best but switchmode transistors that have specifications that are at
    least as good will work in many cases.  See the documents: "Notes on
    the Troubleshooting and Repair of Television Sets", "Notes on the
    Troubleshooting and Repair of Computer and Video Monitors", and "Notes
    on the Troubleshooting and Repair of Small Switchmode Power Supplies"
    for more info.

5.  Video heads (and lower cylinders) - generally not possible unless it is a
    very similar model as even the mounting is usually unique to a particular
    manufacturer and it may change from model to model.  However, since,
    multiple brands may be manufactured by the same company, substitution may
    sometimes be possible - check a cross reference (e.g., your parts
    supplier's catalog) for compatibility.

6.  A/C and full erase heads - may be possible if the mountings are reasonably
    compatible.  However, there could be other unknowns like coil impedance
    drive requirements.  The connectors are not likely to be similar.

7.  RF modulators - there is a certain amount of standardization.  Therefore,
    if you have one that fits (or you can make it fit), this is worth an

8.  Motors - small PM motors may be substituted if they fit physically.
    Capstan motors - especially the direct drive type - are probably not

9.  Sensors - many are sufficiently similar to permit substitution.

10. Power transformers - in some cases, these may be sufficiently similar
    that a substitute will work.  However, make sure you test for compatible
    output voltages to avoid damage to the regulator(s) and rest of the

11. Belts, tires, and pinch rollers - a close match may be good enough at
    least to confirm a problem or to use until the replacements arrives.

12. Mechanical parts like screws, flat and split washers, C- and E-clips,
    and springs - these can often be salvaged from another unit.

The following are usually custom parts and substitution of something from
your junk box is unlikely to be successful even for testing: SMPS (power
supply) transformers, interstage coils or transformers, microcontrollers,
other custom programmed chips, display modules, and entire power supplies
unless identical.

  23.9) Suggested Parts Suppliers

For general electronic components like resistors and capacitors, most
electronics distributors will have a sufficient variety at reasonable
cost.  Even Radio Shack can be considered in a pinch.

However, for consumer electronics equipment repairs, places like Digikey,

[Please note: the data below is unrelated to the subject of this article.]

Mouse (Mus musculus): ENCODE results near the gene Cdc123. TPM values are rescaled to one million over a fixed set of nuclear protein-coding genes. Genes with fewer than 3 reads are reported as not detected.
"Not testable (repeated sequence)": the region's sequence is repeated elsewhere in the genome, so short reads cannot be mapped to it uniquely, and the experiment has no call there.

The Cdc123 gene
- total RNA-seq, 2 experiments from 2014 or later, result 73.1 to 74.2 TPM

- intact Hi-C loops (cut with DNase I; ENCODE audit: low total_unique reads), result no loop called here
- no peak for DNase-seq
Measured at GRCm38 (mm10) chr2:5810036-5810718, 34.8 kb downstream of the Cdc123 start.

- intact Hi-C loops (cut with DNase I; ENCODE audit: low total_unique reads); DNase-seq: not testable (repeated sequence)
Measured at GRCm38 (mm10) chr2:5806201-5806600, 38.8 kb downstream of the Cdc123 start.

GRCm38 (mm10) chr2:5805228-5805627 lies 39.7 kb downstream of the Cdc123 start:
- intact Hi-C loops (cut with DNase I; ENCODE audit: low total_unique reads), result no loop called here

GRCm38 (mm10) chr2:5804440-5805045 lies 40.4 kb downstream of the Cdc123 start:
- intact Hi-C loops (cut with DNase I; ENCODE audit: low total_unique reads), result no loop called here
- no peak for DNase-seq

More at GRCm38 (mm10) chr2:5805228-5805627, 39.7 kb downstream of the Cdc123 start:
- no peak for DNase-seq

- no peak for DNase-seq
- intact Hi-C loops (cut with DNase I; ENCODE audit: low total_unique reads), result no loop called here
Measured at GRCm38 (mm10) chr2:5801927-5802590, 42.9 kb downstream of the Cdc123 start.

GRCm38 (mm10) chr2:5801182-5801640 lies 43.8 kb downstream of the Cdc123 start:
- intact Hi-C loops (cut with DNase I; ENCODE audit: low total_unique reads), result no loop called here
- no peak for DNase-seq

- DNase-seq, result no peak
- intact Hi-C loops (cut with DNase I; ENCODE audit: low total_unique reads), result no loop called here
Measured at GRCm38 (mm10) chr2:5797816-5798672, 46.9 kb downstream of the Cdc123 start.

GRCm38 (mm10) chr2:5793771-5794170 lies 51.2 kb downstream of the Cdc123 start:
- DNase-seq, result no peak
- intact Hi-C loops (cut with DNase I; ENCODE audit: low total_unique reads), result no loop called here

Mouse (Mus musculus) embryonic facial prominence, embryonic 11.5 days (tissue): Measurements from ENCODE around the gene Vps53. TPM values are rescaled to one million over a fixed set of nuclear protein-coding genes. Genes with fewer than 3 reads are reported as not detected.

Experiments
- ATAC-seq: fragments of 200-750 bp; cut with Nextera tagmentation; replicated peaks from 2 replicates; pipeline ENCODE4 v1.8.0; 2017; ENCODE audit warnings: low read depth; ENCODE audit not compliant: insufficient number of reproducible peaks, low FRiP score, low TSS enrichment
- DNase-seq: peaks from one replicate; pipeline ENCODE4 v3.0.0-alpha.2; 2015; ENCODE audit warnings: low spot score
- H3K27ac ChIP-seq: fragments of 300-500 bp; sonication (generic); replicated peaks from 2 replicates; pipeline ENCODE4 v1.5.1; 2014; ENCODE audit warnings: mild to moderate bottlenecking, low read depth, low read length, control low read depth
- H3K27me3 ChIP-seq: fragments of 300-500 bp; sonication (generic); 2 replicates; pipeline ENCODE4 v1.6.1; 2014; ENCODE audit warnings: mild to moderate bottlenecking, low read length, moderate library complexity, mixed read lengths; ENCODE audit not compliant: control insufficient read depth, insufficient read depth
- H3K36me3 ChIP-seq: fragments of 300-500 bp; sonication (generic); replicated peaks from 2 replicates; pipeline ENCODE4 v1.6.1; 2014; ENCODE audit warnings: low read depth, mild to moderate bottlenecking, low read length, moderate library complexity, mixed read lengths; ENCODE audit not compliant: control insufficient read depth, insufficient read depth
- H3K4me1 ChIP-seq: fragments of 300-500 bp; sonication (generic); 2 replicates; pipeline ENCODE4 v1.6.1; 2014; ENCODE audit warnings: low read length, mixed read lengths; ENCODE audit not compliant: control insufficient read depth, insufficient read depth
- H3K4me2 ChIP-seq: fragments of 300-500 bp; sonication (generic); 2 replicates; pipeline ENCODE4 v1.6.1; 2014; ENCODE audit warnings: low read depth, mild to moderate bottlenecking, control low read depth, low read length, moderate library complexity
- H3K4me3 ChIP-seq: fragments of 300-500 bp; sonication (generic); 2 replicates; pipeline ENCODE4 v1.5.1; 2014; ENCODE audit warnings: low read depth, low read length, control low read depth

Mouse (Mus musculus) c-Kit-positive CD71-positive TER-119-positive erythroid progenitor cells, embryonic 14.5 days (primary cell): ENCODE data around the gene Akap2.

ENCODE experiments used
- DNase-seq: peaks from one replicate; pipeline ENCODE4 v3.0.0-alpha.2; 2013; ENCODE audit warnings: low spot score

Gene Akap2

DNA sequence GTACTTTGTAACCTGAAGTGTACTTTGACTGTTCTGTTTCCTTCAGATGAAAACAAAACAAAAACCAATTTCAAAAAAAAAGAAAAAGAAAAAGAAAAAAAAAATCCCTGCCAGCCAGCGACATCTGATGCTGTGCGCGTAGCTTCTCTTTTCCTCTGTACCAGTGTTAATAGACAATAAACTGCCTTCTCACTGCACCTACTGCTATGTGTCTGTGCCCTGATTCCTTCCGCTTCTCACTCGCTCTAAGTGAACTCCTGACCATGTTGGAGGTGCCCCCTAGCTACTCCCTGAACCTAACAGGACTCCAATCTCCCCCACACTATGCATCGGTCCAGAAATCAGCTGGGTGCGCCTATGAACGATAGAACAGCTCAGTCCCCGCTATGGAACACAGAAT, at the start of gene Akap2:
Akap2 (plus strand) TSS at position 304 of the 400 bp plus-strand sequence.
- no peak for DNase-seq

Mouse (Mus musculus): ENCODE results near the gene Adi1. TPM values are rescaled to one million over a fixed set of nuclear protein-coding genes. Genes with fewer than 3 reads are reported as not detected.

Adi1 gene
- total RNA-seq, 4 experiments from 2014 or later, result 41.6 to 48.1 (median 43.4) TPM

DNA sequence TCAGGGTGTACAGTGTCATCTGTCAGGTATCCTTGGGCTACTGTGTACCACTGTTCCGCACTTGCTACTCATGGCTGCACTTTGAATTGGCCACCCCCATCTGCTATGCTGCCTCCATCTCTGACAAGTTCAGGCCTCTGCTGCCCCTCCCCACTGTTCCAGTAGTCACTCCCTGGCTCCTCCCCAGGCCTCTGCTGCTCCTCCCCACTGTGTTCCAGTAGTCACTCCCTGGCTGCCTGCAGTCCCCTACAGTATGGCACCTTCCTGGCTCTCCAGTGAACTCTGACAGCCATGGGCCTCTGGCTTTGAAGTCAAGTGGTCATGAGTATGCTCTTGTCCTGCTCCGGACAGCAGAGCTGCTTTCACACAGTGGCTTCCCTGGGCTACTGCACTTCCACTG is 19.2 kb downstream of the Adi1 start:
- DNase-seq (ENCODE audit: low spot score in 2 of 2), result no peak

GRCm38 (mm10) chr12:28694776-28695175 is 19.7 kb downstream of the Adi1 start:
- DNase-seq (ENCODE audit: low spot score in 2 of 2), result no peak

Allied, and Newark do not have the a variety of Japanese semiconductors
like ICs and transistors, or VCR specific components like RF modulators,
idler assemblies, belts, tires, pinch rollers, video heads, etc.

The following are good sources for consumer electronics replacement parts,
especially for VCRs, TVs, and other audio and video equipment:

* MCM Electronics                 (VCR parts, Japanese semiconductors,
  U.S. Voice: 1-800-543-4330.           tools, test equipment, audio, consumer
  U.S. Fax: 1-513-434-6959.           electronics including microwave oven parts
                                   and electric range elements, etc.)
  Web: http://www.mcmelectronics.com/

* Dalbani                         (Excellent Japanese semiconductor source,
  U.S. Voice: 1-800-325-2264.           VCR parts, other consumer electronics,
  U.S. Fax: 1-305-594-6588.           car stereo, CATV).
  Int. Voice: 1-305-716-0947.
  Int. Fax: 1-305-716-9719.
  Web: http://www.dalbani.com/

* Premium Parts                          (Very complete VCR parts, some tools,
  U.S. Voice: 1-800-558-9572.           adapter cables, other replacement parts.)
  U.S. Fax: 1-800-887-2727.

* Studio Sound Service            (Rebuild kits for many popular VCR switchmode
                                   power supplies, VCR parts, some components.
  U.S. Fax: 1-812-949-7743         They will be happy to identify specific VCR
  Email:                           part numbers as well based on model and
    studio.sound@datcom.iglou.com  description as well - see below.)

Also see the documents: "Troubleshooting of Consumer Electronic Equipment" and
"Electronics Mail Order List" for additional parts sources.

  23.10) VCR service parts and assistance for the do-it-yourselfer

(From: Frank Fendley (frank.fendley@datacom.iglou.com)).

If you work on VCRs occasionally, for yourself or friends, you know that
most VCR problems are mechanical in nature, and usually require a replacement 
idler, belt kit, or other small mechanical part.  Most of these parts are
inexpensive, but you run into a problem when you try to order from 
electronics distributors -- most require a $20 or $25 minimum order.

Studio Sound stocks a large selection of VCR parts, including belts, idlers, 
gears, mode switches, semiconductors, etc, and will ship direct to you
with no minimum order!  Our prices are competitive with electronics